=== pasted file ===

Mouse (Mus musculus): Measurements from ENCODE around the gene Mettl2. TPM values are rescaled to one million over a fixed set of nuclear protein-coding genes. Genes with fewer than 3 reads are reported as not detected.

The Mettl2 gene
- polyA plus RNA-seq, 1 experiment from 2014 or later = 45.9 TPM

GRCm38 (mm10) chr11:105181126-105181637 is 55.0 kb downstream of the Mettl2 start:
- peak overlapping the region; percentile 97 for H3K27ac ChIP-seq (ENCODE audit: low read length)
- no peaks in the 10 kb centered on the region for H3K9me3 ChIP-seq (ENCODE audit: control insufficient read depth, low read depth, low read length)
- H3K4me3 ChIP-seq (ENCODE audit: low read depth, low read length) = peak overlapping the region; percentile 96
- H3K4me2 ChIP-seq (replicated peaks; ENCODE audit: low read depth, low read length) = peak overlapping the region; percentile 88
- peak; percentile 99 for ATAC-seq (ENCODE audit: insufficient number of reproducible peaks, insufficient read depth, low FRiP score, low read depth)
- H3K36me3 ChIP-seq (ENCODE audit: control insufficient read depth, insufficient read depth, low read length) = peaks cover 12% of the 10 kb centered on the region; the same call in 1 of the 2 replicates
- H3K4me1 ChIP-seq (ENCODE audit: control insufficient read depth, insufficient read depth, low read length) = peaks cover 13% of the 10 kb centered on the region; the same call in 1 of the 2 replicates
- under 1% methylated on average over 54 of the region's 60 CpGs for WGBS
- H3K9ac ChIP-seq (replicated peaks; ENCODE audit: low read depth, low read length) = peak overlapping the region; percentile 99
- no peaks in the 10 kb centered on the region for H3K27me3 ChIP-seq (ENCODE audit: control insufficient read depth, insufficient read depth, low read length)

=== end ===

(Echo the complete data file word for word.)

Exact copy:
Mouse (Mus musculus): Measurements from ENCODE around the gene Mettl2. TPM values are rescaled to one million over a fixed set of nuclear protein-coding genes. Genes with fewer than 3 reads are reported as not detected.

The Mettl2 gene
- polyA plus RNA-seq, 1 experiment from 2014 or later = 45.9 TPM

GRCm38 (mm10) chr11:105181126-105181637 is 55.0 kb downstream of the Mettl2 start:
- peak overlapping the region; percentile 97 for H3K27ac ChIP-seq (ENCODE audit: low read length)
- no peaks in the 10 kb centered on the region for H3K9me3 ChIP-seq (ENCODE audit: control insufficient read depth, low read depth, low read length)
- H3K4me3 ChIP-seq (ENCODE audit: low read depth, low read length) = peak overlapping the region; percentile 96
- H3K4me2 ChIP-seq (replicated peaks; ENCODE audit: low read depth, low read length) = peak overlapping the region; percentile 88
- peak; percentile 99 for ATAC-seq (ENCODE audit: insufficient number of reproducible peaks, insufficient read depth, low FRiP score, low read depth)
- H3K36me3 ChIP-seq (ENCODE audit: control insufficient read depth, insufficient read depth, low read length) = peaks cover 12% of the 10 kb centered on the region; the same call in 1 of the 2 replicates
- H3K4me1 ChIP-seq (ENCODE audit: control insufficient read depth, insufficient read depth, low read length) = peaks cover 13% of the 10 kb centered on the region; the same call in 1 of the 2 replicates
- under 1% methylated on average over 54 of the region's 60 CpGs for WGBS
- H3K9ac ChIP-seq (replicated peaks; ENCODE audit: low read depth, low read length) = peak overlapping the region; percentile 99
- no peaks in the 10 kb centered on the region for H3K27me3 ChIP-seq (ENCODE audit: control insufficient read depth, insufficient read depth, low read length)